Long-Term Maintenance and Durability
The flip side of a diesel-engine's expensive initial cost is its excellent durability. Dodge, Ford, and GM learned long ago they were better off buying diesel technology from experts such as Cummins, International, and Isuzu than spending tons of money developing it themselves. These manufacturers all have years of experience building heavy-duty, over-the-road diesels that have to log 100,000 miles a year for years on end, routinely haul heavy loads and may have to idle for days at a time. Think of the diesel engines found in GM, Ford, and Dodge pickups and SUVs as mini big-rig engines. The average gas engine is good for only around 125,000 miles before needing a rebuild and isn't designed to constantly pull a heavy load. A diesel can go more than three times this amount before needing an overhaul.
Because diesel fuel is easier to refine, taking less time to get from raw petroleum to final product than gasoline, it's usually priced lower than gas. However, occasionally in the U.S., diesel is priced the same or more than regular unleaded gas. This is often because diesel isn't as desirable in some areas leading to higher diesel prices. However, diesel advocates say that if more people drove diesel light trucks and cars, the price would drop dramatically in these areas--and possibly throughout the country.
The lack of fuel availability is the reason we hear most often why people don't choose a diesel engine. Only about two percent of the nation's cars are diesel powered, compared with 25 percent for European countries such as France and Italy. The number is larger for light trucks and SUVs in the U.S., but the overwhelming majority are gasoline-powered. It's a chicken or the egg scenario. The car manufacturers say they'll build more diesels if people will buy them. Consumers say they'd consider diesels if there were more diesel fuel stations. Fuel companies, in turn, say they'd produce more diesel if consumers wanted it. Diesel pumps are easy to spot (they're the one's with the green handles) and can be found in most areas that have a large amount of commercial truck traffic.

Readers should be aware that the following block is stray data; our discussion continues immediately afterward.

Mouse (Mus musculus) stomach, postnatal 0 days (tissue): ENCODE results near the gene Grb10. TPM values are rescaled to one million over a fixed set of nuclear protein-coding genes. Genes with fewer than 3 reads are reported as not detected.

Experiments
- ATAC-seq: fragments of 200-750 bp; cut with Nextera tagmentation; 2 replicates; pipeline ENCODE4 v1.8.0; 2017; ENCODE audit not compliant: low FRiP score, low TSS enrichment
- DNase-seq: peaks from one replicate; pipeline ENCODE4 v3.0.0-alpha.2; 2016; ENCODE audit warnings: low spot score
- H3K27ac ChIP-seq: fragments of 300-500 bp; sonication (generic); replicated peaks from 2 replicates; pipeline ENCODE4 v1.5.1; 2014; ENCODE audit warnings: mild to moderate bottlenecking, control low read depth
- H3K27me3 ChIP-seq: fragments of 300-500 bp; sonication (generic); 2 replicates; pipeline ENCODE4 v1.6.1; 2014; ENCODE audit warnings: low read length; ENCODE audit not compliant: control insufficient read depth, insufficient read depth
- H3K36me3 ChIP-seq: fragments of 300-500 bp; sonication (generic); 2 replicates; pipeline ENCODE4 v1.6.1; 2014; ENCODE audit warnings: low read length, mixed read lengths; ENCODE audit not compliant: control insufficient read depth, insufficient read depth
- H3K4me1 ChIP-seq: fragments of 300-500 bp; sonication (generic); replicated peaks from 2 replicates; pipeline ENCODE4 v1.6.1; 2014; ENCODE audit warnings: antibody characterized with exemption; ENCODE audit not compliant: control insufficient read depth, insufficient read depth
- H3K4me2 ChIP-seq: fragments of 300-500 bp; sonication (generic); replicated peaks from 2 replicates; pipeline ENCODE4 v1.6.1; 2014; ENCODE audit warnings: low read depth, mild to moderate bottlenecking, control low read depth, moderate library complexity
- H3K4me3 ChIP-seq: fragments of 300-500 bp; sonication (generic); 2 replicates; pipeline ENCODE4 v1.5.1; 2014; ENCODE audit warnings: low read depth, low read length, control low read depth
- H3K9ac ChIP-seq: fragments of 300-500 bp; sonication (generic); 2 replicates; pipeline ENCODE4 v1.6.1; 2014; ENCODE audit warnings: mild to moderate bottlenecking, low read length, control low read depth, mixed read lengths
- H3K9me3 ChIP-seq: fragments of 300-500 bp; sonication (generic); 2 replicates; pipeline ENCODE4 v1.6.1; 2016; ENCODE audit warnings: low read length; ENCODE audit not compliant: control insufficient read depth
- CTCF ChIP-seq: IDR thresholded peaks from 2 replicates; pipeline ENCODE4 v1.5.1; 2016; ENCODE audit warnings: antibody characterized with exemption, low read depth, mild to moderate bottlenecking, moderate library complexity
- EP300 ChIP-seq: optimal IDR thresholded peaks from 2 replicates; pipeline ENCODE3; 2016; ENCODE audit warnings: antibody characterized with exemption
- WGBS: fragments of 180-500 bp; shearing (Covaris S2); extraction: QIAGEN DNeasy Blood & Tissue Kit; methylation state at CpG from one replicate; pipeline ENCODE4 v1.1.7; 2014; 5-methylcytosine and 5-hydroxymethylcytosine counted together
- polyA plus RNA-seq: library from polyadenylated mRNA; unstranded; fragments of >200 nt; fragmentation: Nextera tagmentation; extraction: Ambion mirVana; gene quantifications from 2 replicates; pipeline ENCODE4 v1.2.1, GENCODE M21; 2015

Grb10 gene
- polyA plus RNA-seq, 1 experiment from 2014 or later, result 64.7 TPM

Choosing between a gas or diesel engine comes down to what you'll do with the truck and where you live. If you use your truck like a car, desire quick, quiet acceleration, rarely haul a heavy load, and you don't plan on keeping it past 100,000 miles, you may want to consider a gas engine. They run smoother, fuel is easier to find, and they're easier to start in cold weather. However, if you use your truck for towing, value good fuel economy, and plan on racking up loads of miles, diesel is for you. In the end, the leading disappointment regarding diesels is that the price to add a diesel to a 3⁄4- or 1-ton pickup is still quite high versus a more powerful gas engine. But you'll make this back in fuel savings over time. On the flip side, we were pleased to find that manufacturers continue to develop diesel technology, especially in the areas of cold starting, combustion smoothness, and emissions. Now we need diesels in 1⁄2-ton pickups and midsize SUVs.
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